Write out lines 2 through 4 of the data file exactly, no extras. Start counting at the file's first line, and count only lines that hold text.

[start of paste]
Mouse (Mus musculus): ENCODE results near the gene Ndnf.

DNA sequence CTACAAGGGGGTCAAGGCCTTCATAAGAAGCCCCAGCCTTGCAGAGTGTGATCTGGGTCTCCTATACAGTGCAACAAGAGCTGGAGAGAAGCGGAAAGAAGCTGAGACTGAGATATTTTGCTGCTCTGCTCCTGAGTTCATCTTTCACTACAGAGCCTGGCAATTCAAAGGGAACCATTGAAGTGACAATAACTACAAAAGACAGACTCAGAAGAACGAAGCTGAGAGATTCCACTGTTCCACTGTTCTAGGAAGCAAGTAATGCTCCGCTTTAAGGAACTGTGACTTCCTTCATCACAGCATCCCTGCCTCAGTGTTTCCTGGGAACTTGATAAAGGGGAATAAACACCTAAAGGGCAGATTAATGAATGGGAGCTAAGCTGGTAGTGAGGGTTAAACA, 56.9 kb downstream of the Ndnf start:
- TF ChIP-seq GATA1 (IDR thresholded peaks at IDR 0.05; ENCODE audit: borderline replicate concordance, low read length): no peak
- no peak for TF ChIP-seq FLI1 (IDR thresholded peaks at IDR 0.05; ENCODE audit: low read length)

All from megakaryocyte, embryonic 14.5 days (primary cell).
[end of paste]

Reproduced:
DNA sequence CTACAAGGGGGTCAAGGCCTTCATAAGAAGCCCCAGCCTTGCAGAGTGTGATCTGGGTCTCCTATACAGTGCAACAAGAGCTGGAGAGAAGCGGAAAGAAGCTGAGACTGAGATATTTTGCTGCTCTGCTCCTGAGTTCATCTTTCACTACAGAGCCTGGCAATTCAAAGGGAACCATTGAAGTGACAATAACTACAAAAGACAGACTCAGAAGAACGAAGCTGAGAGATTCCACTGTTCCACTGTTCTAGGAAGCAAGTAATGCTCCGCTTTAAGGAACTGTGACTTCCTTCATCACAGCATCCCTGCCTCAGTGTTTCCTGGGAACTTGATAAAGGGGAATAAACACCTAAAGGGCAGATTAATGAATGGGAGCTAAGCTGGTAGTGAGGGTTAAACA, 56.9 kb downstream of the Ndnf start:
- TF ChIP-seq GATA1 (IDR thresholded peaks at IDR 0.05; ENCODE audit: borderline replicate concordance, low read length): no peak
- no peak for TF ChIP-seq FLI1 (IDR thresholded peaks at IDR 0.05; ENCODE audit: low read length)